- U.S. produces 3.4 billion gallons of ethanol a year, which is less than 1% of the total fuel consumed by our vehicles.
- 14% of total U.S. corn production is needed to produce 3.4 billion gallons of ethanol.
- If 100% of U.S. corn production went to ethanol, it would provide 7% of the total fuel consumed by our vehicles.
- If we were able to dedicate 100 million hectares of land to cellulosic ethanol production (which may not even be possible), we would produce 1% of U.S. fuel consumption.
- If we made biodiesel from soybeans – the most efficient crop to utilize – it would take all of the arable land in America to produce enough fuel to power the U.S. fleet of trucks (not including cars).
Farmers do not decide what their crops are used for. American industrial farmers essentially grow one of three crops; corn, soy beans or sugar. Whether they end up as food for humans, as cattle feed, or in automobile gas tanks is determined by the market. Money takes precedent over people. Food and fuel will compete in America as biofuels are further exploited, just as they did in Brazil. Bean production dropped in that country as sugar cane crops took over more land to produce ethanol. The poor had to pay more for beans and other staples while rich motorists filled their gas tanks with ethanol.
What is the morality of using food as fuel?
We must recognize that biofuels will not solve the problems that over-consumption has brought us. From there we can move on to look for real, decentralized, local solutions.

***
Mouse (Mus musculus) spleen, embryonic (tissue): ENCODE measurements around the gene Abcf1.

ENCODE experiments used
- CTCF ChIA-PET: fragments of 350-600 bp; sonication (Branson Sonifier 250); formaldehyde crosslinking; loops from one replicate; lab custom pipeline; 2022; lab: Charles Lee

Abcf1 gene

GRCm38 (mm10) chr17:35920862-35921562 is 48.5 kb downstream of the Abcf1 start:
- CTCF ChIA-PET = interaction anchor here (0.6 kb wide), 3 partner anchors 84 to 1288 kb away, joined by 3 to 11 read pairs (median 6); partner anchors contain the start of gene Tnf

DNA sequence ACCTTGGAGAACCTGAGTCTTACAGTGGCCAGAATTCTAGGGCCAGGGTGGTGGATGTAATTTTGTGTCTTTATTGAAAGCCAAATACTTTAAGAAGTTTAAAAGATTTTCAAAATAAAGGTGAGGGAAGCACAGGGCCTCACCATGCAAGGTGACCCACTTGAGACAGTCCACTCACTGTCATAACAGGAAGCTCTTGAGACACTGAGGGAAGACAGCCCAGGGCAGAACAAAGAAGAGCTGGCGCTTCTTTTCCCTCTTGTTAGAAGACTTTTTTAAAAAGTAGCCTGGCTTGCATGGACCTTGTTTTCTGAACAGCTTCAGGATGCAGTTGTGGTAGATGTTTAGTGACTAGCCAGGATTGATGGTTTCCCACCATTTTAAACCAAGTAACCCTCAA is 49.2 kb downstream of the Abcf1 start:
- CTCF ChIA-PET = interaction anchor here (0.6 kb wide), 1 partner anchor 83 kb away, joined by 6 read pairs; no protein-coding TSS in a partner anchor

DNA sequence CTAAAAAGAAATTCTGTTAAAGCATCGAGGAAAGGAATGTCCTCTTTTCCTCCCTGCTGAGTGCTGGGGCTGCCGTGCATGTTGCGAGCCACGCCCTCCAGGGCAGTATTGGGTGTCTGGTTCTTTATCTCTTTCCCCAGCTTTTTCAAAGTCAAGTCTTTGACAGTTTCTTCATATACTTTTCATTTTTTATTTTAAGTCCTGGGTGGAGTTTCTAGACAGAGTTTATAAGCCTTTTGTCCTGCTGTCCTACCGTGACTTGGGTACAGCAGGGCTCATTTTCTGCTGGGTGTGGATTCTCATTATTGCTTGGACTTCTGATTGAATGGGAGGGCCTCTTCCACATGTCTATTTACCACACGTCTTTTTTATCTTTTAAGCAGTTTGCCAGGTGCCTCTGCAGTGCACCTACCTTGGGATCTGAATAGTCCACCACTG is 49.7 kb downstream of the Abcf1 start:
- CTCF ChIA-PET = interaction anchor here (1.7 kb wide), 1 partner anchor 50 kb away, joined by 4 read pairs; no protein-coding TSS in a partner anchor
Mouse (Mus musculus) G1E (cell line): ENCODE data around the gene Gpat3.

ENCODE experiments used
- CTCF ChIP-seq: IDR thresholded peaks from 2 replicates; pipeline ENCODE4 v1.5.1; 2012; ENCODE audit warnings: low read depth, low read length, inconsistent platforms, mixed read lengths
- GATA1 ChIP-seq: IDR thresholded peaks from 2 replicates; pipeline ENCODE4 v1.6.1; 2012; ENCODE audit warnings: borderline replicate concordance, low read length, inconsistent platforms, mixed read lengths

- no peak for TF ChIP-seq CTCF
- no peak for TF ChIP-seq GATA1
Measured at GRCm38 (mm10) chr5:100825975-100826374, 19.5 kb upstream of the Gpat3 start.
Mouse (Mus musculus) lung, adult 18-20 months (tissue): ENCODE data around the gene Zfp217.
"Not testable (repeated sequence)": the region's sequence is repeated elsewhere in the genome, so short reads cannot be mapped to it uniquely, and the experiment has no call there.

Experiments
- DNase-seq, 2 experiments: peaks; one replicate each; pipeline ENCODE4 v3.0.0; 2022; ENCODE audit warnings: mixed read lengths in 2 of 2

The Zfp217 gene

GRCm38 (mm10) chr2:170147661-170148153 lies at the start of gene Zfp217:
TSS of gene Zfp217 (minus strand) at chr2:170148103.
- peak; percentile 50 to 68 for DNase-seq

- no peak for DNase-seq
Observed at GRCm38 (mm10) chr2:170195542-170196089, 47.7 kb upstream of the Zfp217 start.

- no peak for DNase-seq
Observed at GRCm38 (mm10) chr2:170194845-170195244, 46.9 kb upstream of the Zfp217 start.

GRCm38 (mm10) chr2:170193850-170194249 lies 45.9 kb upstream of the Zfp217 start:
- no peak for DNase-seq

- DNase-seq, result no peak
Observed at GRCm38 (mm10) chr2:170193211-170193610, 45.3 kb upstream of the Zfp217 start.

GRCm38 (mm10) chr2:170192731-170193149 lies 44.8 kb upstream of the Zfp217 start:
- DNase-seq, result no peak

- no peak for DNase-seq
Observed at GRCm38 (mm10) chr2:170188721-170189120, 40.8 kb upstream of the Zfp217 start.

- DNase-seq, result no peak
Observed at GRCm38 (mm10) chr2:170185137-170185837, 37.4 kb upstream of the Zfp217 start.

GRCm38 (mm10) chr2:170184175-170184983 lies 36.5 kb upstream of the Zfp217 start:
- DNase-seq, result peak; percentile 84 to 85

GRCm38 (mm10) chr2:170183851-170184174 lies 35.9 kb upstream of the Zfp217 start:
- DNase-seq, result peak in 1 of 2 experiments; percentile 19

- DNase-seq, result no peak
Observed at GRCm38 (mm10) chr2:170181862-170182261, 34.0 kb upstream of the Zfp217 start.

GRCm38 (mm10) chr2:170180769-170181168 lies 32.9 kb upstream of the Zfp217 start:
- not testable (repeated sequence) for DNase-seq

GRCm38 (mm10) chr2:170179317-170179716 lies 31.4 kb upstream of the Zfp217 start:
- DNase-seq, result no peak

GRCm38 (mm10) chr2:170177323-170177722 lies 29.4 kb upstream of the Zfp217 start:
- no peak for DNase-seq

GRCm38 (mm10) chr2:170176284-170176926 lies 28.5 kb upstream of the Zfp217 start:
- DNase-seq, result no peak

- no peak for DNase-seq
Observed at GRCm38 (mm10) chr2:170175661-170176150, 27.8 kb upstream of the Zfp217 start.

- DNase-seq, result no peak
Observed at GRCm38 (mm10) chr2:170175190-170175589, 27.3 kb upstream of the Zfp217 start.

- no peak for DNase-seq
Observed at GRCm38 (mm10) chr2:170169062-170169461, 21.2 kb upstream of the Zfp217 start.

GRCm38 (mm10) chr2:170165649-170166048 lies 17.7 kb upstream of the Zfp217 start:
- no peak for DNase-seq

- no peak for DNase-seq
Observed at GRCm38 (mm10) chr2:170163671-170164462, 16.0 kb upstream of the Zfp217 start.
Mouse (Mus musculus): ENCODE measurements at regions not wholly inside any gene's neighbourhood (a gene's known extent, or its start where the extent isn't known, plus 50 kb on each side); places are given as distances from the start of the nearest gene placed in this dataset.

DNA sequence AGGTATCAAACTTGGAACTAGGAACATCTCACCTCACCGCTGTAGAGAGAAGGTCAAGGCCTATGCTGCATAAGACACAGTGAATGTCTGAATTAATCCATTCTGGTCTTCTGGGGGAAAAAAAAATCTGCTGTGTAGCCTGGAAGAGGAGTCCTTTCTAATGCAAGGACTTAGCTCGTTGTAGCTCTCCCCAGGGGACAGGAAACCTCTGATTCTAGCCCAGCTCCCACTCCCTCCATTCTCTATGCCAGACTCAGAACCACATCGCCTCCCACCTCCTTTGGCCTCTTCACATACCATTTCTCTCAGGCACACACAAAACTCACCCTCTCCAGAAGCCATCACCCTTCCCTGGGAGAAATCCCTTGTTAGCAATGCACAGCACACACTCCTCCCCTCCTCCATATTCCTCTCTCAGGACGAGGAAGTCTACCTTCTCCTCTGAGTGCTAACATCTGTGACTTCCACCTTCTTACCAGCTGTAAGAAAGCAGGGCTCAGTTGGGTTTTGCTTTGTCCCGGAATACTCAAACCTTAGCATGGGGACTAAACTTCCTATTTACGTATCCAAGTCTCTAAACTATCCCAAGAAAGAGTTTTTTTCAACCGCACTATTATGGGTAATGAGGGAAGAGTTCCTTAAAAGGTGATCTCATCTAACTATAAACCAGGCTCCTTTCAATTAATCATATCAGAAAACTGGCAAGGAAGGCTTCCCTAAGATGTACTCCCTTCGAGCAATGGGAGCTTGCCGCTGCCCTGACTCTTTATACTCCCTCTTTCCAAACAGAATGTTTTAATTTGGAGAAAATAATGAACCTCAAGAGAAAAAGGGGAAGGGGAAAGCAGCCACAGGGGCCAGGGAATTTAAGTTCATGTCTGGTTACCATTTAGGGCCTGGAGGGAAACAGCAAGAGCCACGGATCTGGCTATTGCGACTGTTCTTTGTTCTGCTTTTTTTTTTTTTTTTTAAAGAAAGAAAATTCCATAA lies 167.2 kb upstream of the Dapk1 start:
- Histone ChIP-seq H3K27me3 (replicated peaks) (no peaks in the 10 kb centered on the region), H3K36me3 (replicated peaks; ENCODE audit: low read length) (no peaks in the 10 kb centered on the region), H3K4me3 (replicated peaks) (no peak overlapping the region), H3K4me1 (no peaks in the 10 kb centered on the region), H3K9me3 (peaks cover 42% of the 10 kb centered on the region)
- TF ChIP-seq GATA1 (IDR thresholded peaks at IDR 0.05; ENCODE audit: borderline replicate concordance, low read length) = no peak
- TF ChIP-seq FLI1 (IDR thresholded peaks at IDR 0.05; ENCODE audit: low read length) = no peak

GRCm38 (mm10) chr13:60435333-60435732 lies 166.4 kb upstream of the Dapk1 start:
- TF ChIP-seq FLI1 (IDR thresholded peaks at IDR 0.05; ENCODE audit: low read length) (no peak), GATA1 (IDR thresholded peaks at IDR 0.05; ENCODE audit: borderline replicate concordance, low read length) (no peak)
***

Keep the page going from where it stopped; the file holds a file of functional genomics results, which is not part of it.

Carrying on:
think small, think local
Not one of the above critical points is ever addressed in “Too Hot Not to Handle.” We are certain to see many more manifestations of the Big Renewables’ Zeitgeist permeating through the media, so when it comes around again remember this report. Don’t get sucked into the feel-good Big Renewables propaganda campaign. There is no more time to waste. No longer will we pray to the gods of centralized power in hopes they can save us from ourselves.
The energy motto of the 21st Century is “think small, think local.” FTW’s focus on renewable energy systems is now gearing up in this direction. Many people have asked me, “What small wind turbines would FTW recommend investing in? What renewable systems will be sustainable Post-Peak?”
This is where we will find real answers. The time of self-empowerment has come, even if long overdue, and FTW hopes to lead our subscribers in the right direction by pointing to local solutions that are now being implemented.
2 Edward Cody, “Police Open Fire on Rioting Farmers, Fishermen in China,” Washington Post, December 8, 2005 http://www.fromthewilderness.com/free/ww3/121905_china_plant.shtml
Larry Chin, “South China dispute over wind power plant turns deadly,” FTW, December 16, 2005, http://www.fromthewilderness.com/free/ww3/121905_china_plant.shtml
3 There are small-scale, sustainable biodiesel projects being implemented at the local level. Each one needs to be analyzed individually as every situation is different.
5 Pimentel stated this during the Q&A session after his presentation at Local Solutions to the Energy Dilemma Conference in New York City on April 28, 2006.
6 All figures as publicly stated by Professor David Pimentel’s presentation at the Local Solutions for the Energy Dilemma Conference in NYC on April 28, 2006.
This function has been disabled.